The Objectives of Working Capital Management
The internal management of working capital can be distinguished from the capital budgeting decision that it underpins by:
a) The Production Cycle
Unlike fixed asset investment, the working capital planning horizon, which defines the cyclical conversion of raw material inventory to the eventual receipt of cash from its sale, can be measured in months rather than years. Working capital can also be increased by smaller physical and monetary units. Such divisibility has the advantage that average investment in current assets can be minimised, thereby reducing its associated costs and risk.
b) The Financing Cycle
Because the finance supporting working capital input (its conversion to output and the receipt of cash) can also be measured in months, management's funding of inventory, debtors and precautionary cash balances is equally flexible. Unlike fixed asset formation, where financial prudence dictates the use of long-term sources of finance wherever possible, working capital cycles may be supported by the long and short ends of the capital market. Finance can also be acquired piecemeal. Consequently, greater scope exists for the minimisation of capital costs associated with current asset investments.
Despite these differences arising from the time horizons of capital budgeting and working capital management, it is important to realize that the two functions should never conflict. Remember that the unifying objective of financial management is the maximisation of shareholders wealth, evidenced by an increase in a corporate share price. This follows logically from a combination of:
- Investment decisions, which identify and select investment opportunities that maximise anticipated net cash inflows in NPV terms,
- Finance decisions, which earmark potential funds sources required to sustain investments, evaluate the return expected by each and select the optimum mix which minimises their overall capital cost.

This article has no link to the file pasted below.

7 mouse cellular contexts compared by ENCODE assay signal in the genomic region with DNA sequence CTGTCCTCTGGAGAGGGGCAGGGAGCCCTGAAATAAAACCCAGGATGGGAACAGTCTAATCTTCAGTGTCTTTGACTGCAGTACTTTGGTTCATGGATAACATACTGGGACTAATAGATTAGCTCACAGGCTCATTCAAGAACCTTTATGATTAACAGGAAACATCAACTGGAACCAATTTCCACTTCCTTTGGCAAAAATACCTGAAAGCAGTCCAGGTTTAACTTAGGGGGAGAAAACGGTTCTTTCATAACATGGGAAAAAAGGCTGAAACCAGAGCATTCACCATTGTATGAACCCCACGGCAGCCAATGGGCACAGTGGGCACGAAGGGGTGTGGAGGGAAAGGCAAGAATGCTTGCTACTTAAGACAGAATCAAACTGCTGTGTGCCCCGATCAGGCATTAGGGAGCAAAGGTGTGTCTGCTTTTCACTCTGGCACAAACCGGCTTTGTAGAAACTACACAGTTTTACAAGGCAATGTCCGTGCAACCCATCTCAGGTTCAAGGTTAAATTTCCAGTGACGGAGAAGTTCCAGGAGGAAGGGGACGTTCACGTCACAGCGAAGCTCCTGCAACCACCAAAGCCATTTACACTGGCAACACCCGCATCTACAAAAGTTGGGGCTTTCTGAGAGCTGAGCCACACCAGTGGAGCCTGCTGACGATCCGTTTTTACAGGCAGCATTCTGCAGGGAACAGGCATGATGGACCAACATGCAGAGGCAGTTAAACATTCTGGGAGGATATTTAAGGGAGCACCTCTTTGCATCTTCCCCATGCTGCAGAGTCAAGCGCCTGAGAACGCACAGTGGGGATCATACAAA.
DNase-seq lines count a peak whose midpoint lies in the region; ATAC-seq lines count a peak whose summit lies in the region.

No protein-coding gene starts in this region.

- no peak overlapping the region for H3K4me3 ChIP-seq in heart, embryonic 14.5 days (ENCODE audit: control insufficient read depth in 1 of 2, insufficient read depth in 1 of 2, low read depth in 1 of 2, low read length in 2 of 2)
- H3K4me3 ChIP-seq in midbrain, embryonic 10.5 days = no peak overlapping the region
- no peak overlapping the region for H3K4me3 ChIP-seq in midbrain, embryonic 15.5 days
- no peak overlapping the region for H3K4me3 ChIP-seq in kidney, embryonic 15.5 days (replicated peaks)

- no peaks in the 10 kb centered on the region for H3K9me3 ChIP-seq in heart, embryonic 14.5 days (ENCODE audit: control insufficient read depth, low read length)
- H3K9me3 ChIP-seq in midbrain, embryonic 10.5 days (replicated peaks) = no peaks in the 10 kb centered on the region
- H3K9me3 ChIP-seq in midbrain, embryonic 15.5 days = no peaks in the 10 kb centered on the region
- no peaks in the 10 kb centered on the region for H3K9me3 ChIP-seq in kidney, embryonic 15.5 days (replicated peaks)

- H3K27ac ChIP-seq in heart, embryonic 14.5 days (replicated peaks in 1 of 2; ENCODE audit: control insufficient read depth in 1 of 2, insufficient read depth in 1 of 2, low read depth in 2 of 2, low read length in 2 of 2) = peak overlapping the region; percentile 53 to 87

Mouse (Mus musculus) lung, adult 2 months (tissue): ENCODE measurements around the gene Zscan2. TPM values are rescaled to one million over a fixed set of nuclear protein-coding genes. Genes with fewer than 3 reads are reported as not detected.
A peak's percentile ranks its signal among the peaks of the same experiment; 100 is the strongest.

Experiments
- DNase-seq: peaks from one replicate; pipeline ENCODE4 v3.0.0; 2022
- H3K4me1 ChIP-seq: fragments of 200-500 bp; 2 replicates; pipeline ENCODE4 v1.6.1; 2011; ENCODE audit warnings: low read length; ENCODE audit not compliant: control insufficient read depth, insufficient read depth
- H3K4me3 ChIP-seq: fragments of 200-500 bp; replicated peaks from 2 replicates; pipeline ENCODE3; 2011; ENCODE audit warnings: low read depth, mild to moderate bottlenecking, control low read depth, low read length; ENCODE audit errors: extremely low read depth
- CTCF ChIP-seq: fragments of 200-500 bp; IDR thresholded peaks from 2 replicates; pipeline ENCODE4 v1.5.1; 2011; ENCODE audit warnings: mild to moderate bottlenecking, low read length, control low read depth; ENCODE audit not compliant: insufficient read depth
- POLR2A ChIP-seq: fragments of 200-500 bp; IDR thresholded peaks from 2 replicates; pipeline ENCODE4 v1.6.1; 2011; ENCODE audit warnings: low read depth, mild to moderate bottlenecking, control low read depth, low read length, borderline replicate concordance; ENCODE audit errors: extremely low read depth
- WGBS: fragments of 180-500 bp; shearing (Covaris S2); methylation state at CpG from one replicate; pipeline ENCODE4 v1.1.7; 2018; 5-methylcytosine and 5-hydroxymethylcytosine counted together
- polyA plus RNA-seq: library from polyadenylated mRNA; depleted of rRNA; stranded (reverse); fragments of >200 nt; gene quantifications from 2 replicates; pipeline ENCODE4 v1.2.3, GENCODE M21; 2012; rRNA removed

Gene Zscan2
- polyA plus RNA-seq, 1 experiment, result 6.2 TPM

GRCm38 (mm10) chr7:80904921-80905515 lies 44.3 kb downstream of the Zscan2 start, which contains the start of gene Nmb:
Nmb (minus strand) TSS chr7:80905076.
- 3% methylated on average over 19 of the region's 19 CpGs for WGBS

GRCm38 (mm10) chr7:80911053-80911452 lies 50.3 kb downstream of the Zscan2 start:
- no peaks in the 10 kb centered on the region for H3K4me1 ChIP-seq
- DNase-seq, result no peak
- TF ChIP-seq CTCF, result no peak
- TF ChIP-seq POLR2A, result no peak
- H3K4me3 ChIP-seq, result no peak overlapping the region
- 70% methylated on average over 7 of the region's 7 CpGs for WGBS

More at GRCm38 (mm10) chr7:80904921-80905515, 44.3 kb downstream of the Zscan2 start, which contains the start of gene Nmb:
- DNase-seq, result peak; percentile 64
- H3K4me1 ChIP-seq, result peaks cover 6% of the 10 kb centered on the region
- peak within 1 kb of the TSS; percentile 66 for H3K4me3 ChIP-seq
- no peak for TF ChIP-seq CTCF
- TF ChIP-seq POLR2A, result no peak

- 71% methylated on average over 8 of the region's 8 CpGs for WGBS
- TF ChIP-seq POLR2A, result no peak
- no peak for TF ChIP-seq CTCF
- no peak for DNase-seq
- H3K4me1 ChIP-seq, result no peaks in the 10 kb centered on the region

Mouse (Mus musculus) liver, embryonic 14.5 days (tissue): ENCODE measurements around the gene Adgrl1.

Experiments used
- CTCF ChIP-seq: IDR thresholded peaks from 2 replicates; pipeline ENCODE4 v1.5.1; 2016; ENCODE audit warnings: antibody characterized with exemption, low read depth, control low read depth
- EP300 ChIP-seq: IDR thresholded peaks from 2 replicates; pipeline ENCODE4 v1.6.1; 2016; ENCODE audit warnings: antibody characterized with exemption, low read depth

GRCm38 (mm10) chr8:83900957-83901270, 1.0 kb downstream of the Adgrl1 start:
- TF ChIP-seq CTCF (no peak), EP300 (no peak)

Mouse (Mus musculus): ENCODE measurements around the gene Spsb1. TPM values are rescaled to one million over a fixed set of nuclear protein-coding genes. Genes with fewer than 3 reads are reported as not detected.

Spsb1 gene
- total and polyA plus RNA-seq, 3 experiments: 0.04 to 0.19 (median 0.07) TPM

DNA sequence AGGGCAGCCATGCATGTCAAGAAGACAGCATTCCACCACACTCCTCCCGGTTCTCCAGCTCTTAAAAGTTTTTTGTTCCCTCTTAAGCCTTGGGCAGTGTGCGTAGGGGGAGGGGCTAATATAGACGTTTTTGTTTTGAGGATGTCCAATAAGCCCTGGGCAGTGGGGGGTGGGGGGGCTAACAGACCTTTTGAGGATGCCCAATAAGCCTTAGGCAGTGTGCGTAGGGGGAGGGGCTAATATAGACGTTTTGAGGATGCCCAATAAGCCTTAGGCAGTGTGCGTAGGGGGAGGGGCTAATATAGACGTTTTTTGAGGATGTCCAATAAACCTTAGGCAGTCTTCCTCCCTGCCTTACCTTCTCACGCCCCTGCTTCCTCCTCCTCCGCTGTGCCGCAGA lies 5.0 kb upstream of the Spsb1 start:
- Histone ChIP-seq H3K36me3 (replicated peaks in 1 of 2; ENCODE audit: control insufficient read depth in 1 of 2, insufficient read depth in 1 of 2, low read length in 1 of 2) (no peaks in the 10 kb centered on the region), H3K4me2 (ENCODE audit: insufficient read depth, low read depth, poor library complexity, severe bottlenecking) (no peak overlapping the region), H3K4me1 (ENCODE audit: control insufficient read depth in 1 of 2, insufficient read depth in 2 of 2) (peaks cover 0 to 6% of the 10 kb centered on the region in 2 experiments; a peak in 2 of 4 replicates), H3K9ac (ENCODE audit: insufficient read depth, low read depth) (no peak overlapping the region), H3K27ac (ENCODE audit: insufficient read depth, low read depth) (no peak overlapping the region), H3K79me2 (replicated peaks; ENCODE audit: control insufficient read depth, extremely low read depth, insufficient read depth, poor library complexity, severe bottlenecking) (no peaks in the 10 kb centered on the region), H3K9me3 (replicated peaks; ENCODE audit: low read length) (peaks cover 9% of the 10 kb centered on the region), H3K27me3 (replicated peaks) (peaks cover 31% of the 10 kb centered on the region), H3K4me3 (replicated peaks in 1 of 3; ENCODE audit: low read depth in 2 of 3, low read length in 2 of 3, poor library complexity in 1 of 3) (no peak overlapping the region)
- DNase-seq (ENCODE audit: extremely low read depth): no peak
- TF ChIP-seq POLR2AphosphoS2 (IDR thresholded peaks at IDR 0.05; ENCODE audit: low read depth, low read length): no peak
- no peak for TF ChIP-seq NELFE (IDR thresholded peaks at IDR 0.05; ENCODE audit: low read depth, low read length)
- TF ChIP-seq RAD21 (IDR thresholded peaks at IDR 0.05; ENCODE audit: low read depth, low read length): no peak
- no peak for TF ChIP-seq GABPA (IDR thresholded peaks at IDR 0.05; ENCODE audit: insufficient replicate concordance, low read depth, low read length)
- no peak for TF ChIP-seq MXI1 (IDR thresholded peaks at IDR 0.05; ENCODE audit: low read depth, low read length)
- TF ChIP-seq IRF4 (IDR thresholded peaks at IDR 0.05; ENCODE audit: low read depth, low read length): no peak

The inter-relationships between investment and financing decisions are summarized in Figure 2.1.
Figure 2.1: Corporate Financial Objectives
The diagram reveals that a company wishing to maximise its market price per share would not wish to employ funds unless their marginal yield at least matched the rate of return its investors can earn elsewhere. The efficient management of current assets and current liabilities within this framework therefore poses two fundamental problems for financial management:
- Given sales and cost considerations, a firm's optimum investments in inventory, debtors and cash balances must be specified.
- Given these amounts, a least-cost combination of finance must be obtained.
The Structure of Working Capital
Ultimately, the purpose of working capital management is to ensure that the operational cash transactions to support the demand for a firm's products and services actually take place. These define a firm's working capital structure at any point in time, which is summarized in Figure 2.2 below. We shall refer to aspects of this diagram several times throughout the text, but for the moment, it is important to note the three square boxes and two dotted arrows.